Often times they ate in the van, but sometimes stopped somewhere to eat, once at an international house of pancakes. The man seemed as though he had something to say but couldn’t find the words. The boy told the man he could see through his hands and the man looked sullen. The boy could tell things weren’t the same but there was nothing to say that could change it. The boy ate and colored some paper while the man looked busy in himself. Then they were back on the road again.

“A duck walks into a bar, orders a beer and says add it to my bill.”

The boy smiled.

At the ranch, the boy is gone and the man is home. He walks through the empty house, to the boy’s room and sits on his bed. From the closet a superhero toy plays a recording, “is it just me or is it cold in here?”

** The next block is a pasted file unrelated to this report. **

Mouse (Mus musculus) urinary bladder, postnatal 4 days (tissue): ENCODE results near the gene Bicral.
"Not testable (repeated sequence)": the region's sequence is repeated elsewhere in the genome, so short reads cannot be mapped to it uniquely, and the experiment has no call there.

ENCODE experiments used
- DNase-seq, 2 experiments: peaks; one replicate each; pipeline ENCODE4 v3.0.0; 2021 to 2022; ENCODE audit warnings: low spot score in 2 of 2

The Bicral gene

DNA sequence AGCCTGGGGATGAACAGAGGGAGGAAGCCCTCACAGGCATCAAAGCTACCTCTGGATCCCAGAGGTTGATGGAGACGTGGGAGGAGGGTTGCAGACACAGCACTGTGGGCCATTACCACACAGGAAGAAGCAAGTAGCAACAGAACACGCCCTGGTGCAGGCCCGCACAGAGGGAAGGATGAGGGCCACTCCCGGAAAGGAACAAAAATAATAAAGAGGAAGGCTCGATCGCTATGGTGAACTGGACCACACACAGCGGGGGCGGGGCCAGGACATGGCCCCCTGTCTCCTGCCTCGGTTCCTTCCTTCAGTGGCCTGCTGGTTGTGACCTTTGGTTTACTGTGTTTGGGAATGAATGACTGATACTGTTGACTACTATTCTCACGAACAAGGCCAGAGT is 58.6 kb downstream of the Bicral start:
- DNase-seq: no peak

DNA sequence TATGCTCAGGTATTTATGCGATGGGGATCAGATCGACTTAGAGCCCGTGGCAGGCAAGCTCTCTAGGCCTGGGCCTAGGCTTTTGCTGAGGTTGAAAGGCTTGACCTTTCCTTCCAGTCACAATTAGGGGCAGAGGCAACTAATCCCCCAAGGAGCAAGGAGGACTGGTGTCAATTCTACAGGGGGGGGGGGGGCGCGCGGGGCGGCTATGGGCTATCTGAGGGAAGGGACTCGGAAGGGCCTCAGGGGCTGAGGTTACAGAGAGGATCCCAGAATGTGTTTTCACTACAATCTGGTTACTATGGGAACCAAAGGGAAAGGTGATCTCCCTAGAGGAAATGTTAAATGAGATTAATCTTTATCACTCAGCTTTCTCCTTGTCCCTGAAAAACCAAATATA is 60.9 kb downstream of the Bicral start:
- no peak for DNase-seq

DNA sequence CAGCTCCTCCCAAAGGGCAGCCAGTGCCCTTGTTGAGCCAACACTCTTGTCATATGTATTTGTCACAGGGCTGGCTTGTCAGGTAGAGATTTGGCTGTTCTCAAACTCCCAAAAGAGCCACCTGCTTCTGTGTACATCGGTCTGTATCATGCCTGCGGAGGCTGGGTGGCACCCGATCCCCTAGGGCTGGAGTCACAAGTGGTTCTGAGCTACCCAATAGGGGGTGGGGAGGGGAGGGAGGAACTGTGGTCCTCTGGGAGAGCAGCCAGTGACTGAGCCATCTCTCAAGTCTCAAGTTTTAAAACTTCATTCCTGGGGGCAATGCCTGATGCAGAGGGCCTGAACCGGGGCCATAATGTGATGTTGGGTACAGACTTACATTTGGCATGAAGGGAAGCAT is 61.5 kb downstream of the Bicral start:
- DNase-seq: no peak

Marshall I

MRI has traveled most of his life but has no place to call home and is intrigued by the underlying strangeness of our alien reality.

Halloween Time

It Came From The Lake

By Don Money


“Not a good idea?” Jeff chastised me in a whisper behind our cabin. “Was your first clue when you discovered a creature that looked like it crawled out of a nightmare and picked it up, or when we saw it grab that raccoon with its tentacles and cram it in that razor hole of a mouth?”

An hour ago I had been, as usual, the first in our cabin to wake up. There was only so much snoring and sleep farting stink from ten boys I could take before I needed to escape, so I strolled down to the banks of Lake Arrihappe.